Sound accompanies the space as well, which rings back to the theme of the five senses — a recurring theme in all my projects. You can hear this very peaceful music that I curated for “Timeless Games” while you’re in the installation.

Is the soundtrack incorporated into the space also inspired by nature?

It’s based on the concept of “鬧裡取靜” (finding peace amidst the noise). We live in such a busy world, so I wanted to create a place where you can calm down for a minute and enjoy your existence. It’s visually stimulating but spiritually meditative.

How did you develop this concept?

There was a lot of back and forth at first, as the team had to grasp how to present Chinese culture in a modern way. People tend to go for the low-hanging fruit, coloring everything red and throwing dragons on it. But they did forget that in all this chaos of CNY with many people celebrating, there are the finer things. I wanted to digest the CNY theme as a whole and bring out “our” way of presenting it.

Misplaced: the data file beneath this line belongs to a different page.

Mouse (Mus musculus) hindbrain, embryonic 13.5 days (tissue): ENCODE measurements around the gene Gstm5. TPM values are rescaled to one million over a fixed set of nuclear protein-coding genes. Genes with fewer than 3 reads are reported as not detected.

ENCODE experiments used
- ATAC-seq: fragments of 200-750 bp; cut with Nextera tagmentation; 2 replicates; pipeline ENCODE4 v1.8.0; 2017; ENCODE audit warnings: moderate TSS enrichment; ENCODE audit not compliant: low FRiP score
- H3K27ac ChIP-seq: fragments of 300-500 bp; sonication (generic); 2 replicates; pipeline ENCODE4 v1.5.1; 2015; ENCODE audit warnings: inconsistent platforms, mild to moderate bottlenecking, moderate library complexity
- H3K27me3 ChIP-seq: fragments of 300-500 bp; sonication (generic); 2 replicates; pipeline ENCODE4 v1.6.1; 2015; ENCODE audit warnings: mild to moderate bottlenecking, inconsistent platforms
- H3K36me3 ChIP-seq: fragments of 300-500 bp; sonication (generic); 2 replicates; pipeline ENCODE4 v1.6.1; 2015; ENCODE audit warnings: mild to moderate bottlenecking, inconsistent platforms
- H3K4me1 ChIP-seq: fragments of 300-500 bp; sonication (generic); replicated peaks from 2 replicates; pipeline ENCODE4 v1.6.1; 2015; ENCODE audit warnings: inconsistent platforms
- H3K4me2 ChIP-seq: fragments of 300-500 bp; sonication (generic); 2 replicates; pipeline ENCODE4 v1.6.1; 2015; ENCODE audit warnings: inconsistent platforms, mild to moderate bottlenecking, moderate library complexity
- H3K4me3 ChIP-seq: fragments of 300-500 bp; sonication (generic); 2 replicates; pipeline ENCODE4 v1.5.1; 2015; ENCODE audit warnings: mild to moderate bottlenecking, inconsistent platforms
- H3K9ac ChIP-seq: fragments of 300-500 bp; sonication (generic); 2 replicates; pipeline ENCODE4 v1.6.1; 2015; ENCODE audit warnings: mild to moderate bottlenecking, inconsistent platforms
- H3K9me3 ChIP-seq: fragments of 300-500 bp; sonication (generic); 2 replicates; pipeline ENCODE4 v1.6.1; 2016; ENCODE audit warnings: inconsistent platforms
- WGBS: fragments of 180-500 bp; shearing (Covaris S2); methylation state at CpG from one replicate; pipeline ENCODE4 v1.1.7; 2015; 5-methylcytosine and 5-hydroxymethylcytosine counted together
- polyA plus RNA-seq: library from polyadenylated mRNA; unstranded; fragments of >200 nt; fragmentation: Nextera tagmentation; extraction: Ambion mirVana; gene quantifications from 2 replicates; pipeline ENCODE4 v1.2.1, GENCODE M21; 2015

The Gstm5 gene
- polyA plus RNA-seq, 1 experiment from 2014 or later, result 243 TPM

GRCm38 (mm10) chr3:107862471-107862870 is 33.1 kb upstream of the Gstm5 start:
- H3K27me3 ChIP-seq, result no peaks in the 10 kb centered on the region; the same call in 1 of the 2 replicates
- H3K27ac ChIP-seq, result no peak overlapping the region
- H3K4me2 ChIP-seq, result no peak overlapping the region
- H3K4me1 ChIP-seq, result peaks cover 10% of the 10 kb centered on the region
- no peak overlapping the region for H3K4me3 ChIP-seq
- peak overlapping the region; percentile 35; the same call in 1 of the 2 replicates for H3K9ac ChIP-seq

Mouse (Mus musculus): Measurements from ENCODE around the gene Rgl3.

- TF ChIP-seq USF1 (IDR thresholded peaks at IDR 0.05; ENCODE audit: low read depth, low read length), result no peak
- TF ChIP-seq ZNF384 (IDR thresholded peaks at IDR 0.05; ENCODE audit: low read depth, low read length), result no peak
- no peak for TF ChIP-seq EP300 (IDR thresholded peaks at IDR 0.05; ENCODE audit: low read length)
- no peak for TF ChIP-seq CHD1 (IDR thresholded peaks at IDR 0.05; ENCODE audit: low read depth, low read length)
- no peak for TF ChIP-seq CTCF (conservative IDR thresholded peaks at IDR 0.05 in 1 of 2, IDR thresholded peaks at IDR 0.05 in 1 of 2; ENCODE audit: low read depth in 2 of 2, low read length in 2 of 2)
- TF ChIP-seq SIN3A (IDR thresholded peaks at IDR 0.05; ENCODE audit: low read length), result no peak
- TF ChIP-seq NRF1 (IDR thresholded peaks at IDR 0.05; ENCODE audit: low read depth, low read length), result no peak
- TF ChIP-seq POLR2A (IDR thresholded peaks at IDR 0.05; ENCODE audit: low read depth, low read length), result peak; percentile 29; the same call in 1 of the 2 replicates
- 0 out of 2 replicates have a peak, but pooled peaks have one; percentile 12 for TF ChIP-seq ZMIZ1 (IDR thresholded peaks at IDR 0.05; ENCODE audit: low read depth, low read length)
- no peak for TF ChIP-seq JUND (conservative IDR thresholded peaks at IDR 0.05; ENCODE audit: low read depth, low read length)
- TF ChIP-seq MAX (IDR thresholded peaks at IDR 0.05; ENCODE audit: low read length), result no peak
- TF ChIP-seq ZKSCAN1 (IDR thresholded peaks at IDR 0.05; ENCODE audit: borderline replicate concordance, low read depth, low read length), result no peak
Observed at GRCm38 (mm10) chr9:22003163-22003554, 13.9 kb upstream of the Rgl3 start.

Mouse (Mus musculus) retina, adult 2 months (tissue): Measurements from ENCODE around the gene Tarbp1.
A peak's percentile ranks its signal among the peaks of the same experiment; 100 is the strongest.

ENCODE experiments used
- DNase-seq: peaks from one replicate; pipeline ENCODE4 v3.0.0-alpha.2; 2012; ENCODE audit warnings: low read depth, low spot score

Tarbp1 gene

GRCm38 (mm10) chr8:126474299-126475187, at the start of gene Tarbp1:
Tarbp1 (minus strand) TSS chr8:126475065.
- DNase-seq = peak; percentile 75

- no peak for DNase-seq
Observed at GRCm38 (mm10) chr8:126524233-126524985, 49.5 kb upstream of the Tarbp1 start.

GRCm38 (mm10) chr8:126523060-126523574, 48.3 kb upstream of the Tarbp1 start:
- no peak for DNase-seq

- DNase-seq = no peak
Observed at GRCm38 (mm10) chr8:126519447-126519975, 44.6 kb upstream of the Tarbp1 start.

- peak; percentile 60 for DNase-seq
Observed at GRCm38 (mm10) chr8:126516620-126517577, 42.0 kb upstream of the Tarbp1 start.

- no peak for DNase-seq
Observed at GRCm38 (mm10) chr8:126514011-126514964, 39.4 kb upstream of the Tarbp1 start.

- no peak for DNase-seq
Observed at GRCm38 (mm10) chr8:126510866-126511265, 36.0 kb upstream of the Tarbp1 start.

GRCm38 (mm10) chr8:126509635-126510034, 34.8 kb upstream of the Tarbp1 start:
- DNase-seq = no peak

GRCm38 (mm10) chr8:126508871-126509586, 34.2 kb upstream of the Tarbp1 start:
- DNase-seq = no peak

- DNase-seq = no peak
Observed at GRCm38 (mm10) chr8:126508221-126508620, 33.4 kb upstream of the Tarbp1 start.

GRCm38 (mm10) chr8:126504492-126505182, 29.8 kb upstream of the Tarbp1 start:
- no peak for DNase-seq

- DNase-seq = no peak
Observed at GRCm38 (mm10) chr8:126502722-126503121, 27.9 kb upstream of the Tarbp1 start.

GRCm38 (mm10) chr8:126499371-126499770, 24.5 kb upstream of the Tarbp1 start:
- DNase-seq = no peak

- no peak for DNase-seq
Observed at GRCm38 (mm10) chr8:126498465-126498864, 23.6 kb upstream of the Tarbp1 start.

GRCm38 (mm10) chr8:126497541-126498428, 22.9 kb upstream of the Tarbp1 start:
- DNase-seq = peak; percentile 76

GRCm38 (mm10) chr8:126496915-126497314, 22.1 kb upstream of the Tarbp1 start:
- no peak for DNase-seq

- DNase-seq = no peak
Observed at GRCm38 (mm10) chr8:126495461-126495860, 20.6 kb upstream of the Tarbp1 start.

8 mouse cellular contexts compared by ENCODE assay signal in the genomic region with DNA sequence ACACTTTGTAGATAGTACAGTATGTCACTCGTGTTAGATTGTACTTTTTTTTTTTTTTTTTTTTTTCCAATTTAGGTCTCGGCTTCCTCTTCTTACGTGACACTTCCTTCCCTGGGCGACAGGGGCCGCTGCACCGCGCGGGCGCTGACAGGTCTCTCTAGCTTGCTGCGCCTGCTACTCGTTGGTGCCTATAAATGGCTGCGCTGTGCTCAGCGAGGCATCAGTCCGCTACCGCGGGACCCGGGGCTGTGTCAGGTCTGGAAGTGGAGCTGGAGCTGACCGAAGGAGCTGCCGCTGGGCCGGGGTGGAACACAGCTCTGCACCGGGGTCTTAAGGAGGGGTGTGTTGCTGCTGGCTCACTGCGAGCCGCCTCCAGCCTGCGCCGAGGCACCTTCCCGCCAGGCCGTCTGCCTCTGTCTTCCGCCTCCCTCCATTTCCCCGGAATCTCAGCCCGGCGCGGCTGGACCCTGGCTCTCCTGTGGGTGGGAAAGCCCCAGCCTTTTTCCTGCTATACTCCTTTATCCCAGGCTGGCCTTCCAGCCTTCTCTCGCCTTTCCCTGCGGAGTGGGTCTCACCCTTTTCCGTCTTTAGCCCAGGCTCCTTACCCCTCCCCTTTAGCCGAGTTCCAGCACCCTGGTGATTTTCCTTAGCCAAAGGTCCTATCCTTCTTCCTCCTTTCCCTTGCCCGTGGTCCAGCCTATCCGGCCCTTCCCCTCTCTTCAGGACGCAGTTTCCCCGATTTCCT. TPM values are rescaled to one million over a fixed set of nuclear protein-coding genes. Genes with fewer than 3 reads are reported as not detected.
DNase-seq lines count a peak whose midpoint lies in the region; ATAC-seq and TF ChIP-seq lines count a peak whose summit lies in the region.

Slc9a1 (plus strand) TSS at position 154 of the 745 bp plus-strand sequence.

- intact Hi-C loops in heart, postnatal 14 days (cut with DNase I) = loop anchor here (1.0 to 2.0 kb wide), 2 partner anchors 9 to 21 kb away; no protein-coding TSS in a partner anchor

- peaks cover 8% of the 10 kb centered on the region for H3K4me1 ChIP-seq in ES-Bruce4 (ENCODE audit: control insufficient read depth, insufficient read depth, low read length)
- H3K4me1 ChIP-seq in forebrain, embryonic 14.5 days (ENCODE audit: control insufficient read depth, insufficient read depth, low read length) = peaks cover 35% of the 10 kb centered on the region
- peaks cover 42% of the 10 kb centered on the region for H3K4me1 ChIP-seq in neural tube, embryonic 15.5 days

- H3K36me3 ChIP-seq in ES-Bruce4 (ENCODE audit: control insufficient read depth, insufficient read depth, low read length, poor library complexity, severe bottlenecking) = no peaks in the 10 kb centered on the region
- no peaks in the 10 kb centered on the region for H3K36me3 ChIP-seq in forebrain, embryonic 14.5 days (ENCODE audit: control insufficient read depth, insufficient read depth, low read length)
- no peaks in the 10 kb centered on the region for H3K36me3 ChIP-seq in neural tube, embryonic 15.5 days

From the concept, development to building the installation, roughly how long did it take?

It took around three to four months to develop the idea, with the back and forth on making sure the message was there. I would like to have a bit more time. With so much heart and soul into this, it just requires a bit more time to bring it into a physical space.

You mentioned that the BELOWGROUND section of your installation is based on “飛行棋” (Airplane Chess). When you first thought of the idea, did you consider any other other type of Chinese board games?